Effect of ischemic preconditioning on interstitial purine metabolite and lactate accumulation during myocardial ischemia.
The purpose of this study was to determine the effect of ischemic preconditioning on the changes in interstitial fluid (ISF) purine metabolites and lactate during prolonged regional myocardial ischemia. The study consisted of two groups of anesthetized dogs: a control group (n = 13) that was exposed to 60 minutes of regional myocardial ischemia and a preconditioned group (n = 10). In the preconditioned group, regional myocardial ischemia was induced for two 5-minute episodes, each followed by 10 minutes of reperfusion. These preconditioning episodes were followed by 60 minutes of sustained regional ischemia. Cardiac ISF was sampled by microdialysis probes implanted in the left ventricular myocardium; dialysate levels served as indices of ISF concentrations. In the preconditioned group, dialysate concentrations of adenosine, inosine, hypoxanthine, total purines, and lactate increased during each of the 5-minute ischemia episodes, with further increases occurring during the first 5 minutes of reperfusion. However, the increases in dialysate purine metabolites during the first period of ischemia/reperfusion were greater than those that occurred during the second ischemia/reperfusion. In addition, preconditioning reduced the rate of ISF purine metabolite and lactate accumulation during the prolonged ischemia when compared with nonpreconditioned animals. These data suggest that preconditioning reduces the energy imbalance that occurs during subsequent myocardial ischemia and thereby diminishes the rate of net adenine nucleotide degradation and cellular production and release of purine metabolites and lactate. In addition, the increase in ISF adenosine seen during the preconditioning episode is consistent with the notion that preconditioning-induced cardioprotection is mediated in part by the action of adenosine at extracellular A1 adenosine receptors.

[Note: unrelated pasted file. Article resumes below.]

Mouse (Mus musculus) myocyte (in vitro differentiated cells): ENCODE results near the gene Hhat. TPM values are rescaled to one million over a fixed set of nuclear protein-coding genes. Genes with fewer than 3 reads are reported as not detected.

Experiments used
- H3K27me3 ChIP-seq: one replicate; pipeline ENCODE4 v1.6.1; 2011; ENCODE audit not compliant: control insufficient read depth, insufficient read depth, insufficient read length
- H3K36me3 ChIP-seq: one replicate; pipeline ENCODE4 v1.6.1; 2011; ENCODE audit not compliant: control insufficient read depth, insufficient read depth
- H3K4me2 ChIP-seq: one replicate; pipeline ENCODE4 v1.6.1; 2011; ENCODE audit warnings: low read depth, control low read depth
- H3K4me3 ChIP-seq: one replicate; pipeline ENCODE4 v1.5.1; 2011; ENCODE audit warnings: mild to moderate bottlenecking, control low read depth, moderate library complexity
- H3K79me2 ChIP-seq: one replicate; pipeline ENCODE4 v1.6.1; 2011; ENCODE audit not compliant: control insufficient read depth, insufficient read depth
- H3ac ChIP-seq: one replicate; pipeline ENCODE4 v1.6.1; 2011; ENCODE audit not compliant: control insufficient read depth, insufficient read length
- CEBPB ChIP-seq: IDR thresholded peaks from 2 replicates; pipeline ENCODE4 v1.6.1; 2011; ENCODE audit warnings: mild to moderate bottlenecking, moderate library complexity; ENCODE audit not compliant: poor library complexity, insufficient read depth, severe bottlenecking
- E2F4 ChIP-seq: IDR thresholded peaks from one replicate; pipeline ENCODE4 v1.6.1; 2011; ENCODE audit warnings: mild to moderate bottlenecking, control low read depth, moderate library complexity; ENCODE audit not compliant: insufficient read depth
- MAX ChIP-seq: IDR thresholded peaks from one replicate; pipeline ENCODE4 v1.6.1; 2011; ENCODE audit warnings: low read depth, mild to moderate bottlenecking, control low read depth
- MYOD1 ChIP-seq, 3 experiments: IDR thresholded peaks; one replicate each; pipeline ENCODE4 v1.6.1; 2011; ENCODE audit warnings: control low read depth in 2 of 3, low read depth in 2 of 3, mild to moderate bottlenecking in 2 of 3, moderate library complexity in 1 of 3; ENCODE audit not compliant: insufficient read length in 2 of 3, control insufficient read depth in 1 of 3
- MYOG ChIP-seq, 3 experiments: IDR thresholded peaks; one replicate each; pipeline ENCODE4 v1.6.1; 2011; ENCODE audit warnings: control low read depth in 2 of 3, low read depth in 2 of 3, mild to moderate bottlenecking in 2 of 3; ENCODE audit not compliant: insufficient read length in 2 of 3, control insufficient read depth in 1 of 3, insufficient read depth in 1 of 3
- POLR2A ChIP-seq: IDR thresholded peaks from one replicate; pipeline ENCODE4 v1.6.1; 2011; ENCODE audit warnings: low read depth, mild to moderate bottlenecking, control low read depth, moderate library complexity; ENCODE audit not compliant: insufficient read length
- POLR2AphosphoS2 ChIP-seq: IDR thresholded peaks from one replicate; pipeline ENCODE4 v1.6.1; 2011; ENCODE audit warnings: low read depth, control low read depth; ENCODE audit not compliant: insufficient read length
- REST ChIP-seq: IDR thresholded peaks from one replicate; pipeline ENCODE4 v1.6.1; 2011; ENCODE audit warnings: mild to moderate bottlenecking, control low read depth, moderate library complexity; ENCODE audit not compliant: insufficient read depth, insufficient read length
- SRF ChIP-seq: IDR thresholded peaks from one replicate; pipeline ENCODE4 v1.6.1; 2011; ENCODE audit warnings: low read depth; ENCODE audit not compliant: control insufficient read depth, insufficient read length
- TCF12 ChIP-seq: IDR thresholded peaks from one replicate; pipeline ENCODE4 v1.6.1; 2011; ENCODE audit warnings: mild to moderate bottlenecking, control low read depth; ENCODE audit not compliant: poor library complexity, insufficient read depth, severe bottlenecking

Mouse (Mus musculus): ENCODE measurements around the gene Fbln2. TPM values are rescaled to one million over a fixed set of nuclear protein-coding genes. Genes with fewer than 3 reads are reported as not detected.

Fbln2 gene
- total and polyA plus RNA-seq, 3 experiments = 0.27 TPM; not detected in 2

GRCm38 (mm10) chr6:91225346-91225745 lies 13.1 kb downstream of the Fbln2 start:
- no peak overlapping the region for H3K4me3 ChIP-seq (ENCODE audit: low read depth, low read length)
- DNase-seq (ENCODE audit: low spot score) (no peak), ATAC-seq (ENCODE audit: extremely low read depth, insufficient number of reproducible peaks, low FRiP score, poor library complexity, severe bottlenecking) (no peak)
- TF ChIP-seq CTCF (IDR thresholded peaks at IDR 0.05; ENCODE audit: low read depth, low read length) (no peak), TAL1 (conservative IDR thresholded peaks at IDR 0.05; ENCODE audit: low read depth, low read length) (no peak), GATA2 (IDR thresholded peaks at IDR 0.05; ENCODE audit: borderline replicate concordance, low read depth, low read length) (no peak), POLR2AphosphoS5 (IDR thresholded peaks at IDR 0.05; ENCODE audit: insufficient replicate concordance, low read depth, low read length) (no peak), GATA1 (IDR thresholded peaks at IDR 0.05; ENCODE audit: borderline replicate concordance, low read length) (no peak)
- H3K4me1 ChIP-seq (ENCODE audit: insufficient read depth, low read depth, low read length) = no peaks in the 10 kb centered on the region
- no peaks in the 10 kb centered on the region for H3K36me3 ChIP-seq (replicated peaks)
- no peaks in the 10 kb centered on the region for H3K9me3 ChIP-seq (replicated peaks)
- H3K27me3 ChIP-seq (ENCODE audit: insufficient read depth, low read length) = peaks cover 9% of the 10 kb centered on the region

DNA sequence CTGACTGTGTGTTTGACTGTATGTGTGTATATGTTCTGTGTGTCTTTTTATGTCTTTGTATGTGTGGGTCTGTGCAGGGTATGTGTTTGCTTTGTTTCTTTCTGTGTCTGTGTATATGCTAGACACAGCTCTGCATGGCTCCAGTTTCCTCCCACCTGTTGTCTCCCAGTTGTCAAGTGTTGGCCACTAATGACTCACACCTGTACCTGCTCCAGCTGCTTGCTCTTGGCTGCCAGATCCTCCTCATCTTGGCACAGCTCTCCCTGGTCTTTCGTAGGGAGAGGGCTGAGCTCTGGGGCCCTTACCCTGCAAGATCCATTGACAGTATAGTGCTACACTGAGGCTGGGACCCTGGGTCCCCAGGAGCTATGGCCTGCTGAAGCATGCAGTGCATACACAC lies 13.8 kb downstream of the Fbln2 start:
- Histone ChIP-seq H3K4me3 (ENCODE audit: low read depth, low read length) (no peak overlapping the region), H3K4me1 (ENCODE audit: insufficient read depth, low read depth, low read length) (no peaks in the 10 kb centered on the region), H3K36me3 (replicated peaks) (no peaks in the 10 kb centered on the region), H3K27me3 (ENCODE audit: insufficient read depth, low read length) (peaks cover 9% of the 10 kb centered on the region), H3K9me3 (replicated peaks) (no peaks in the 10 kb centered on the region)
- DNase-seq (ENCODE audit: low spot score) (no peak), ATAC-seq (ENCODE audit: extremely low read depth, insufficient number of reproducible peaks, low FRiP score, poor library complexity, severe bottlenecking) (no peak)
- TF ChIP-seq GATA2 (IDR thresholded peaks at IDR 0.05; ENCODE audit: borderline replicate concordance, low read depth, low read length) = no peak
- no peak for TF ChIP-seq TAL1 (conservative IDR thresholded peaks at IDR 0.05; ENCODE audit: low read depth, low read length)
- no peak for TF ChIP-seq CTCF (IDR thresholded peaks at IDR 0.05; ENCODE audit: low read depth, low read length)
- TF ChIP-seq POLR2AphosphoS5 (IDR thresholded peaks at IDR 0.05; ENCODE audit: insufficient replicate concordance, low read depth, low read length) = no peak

- Copyright © 1994 by American Heart Association